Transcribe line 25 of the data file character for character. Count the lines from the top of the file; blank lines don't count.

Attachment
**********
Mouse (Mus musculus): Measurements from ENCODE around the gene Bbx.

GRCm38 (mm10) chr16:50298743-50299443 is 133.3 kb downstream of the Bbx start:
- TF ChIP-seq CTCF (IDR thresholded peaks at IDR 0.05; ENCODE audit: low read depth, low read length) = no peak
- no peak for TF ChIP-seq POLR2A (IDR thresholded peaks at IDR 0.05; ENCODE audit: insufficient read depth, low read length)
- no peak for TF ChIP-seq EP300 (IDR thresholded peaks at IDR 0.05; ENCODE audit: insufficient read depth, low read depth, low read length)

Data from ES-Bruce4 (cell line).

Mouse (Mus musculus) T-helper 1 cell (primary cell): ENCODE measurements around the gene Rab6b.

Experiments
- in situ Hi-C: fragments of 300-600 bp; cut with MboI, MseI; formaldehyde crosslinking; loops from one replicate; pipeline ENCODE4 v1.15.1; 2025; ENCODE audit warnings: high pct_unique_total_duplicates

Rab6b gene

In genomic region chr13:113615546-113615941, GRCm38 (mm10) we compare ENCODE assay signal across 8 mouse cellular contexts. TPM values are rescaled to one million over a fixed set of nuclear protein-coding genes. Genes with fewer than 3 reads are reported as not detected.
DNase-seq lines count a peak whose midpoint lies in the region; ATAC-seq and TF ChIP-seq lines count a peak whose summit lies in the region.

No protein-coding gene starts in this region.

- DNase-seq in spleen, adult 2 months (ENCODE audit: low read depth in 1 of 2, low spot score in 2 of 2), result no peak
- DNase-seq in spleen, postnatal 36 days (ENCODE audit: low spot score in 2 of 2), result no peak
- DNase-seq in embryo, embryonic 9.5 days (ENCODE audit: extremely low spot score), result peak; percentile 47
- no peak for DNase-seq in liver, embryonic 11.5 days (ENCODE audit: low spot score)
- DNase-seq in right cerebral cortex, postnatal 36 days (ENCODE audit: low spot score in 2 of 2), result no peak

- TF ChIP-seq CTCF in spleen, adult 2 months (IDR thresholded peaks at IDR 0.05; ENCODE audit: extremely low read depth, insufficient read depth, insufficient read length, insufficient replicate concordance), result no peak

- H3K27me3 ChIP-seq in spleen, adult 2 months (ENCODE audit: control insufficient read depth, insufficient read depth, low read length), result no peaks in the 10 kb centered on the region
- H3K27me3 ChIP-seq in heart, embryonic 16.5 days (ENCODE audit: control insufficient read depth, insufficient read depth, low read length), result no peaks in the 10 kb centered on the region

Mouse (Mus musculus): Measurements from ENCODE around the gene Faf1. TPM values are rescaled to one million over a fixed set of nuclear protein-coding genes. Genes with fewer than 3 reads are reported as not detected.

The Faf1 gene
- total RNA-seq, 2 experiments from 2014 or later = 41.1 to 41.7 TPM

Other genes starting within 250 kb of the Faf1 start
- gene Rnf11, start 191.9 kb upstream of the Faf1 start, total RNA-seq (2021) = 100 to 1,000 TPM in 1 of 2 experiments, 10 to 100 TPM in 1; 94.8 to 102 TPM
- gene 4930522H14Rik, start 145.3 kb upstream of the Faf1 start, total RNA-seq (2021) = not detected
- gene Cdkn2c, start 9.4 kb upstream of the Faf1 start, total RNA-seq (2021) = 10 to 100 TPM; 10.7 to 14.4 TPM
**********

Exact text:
Other genes starting within 250 kb of the Faf1 start